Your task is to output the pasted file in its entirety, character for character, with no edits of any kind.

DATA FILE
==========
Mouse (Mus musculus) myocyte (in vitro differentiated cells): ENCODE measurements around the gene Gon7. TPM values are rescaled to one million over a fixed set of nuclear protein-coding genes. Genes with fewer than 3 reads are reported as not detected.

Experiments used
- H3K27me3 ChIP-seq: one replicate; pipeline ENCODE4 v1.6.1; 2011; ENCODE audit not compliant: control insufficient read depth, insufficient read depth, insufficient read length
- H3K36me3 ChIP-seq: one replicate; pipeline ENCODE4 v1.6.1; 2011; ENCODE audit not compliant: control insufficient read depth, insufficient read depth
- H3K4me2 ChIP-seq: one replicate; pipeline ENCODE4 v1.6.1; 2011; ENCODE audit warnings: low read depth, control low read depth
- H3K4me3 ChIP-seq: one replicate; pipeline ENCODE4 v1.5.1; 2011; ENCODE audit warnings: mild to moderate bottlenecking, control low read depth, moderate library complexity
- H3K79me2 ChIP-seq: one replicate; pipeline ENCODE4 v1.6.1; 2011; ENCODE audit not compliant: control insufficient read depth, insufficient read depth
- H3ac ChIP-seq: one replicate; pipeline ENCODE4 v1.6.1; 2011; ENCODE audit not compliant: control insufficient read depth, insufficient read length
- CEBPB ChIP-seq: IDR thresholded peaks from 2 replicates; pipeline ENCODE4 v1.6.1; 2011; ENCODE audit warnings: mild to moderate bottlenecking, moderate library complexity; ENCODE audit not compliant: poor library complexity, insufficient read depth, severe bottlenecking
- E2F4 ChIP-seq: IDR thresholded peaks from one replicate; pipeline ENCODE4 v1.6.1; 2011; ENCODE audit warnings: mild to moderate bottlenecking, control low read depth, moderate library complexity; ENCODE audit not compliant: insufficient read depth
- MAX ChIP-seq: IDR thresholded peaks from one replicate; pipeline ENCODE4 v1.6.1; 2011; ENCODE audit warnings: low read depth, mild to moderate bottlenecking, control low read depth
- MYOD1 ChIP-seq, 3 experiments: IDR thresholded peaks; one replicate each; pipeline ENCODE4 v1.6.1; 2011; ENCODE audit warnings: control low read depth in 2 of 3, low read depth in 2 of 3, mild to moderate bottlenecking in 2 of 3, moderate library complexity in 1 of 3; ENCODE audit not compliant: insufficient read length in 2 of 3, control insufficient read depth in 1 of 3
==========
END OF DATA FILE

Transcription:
Mouse (Mus musculus) myocyte (in vitro differentiated cells): ENCODE measurements around the gene Gon7. TPM values are rescaled to one million over a fixed set of nuclear protein-coding genes. Genes with fewer than 3 reads are reported as not detected.

Experiments used
- H3K27me3 ChIP-seq: one replicate; pipeline ENCODE4 v1.6.1; 2011; ENCODE audit not compliant: control insufficient read depth, insufficient read depth, insufficient read length
- H3K36me3 ChIP-seq: one replicate; pipeline ENCODE4 v1.6.1; 2011; ENCODE audit not compliant: control insufficient read depth, insufficient read depth
- H3K4me2 ChIP-seq: one replicate; pipeline ENCODE4 v1.6.1; 2011; ENCODE audit warnings: low read depth, control low read depth
- H3K4me3 ChIP-seq: one replicate; pipeline ENCODE4 v1.5.1; 2011; ENCODE audit warnings: mild to moderate bottlenecking, control low read depth, moderate library complexity
- H3K79me2 ChIP-seq: one replicate; pipeline ENCODE4 v1.6.1; 2011; ENCODE audit not compliant: control insufficient read depth, insufficient read depth
- H3ac ChIP-seq: one replicate; pipeline ENCODE4 v1.6.1; 2011; ENCODE audit not compliant: control insufficient read depth, insufficient read length
- CEBPB ChIP-seq: IDR thresholded peaks from 2 replicates; pipeline ENCODE4 v1.6.1; 2011; ENCODE audit warnings: mild to moderate bottlenecking, moderate library complexity; ENCODE audit not compliant: poor library complexity, insufficient read depth, severe bottlenecking
- E2F4 ChIP-seq: IDR thresholded peaks from one replicate; pipeline ENCODE4 v1.6.1; 2011; ENCODE audit warnings: mild to moderate bottlenecking, control low read depth, moderate library complexity; ENCODE audit not compliant: insufficient read depth
- MAX ChIP-seq: IDR thresholded peaks from one replicate; pipeline ENCODE4 v1.6.1; 2011; ENCODE audit warnings: low read depth, mild to moderate bottlenecking, control low read depth
- MYOD1 ChIP-seq, 3 experiments: IDR thresholded peaks; one replicate each; pipeline ENCODE4 v1.6.1; 2011; ENCODE audit warnings: control low read depth in 2 of 3, low read depth in 2 of 3, mild to moderate bottlenecking in 2 of 3, moderate library complexity in 1 of 3; ENCODE audit not compliant: insufficient read length in 2 of 3, control insufficient read depth in 1 of 3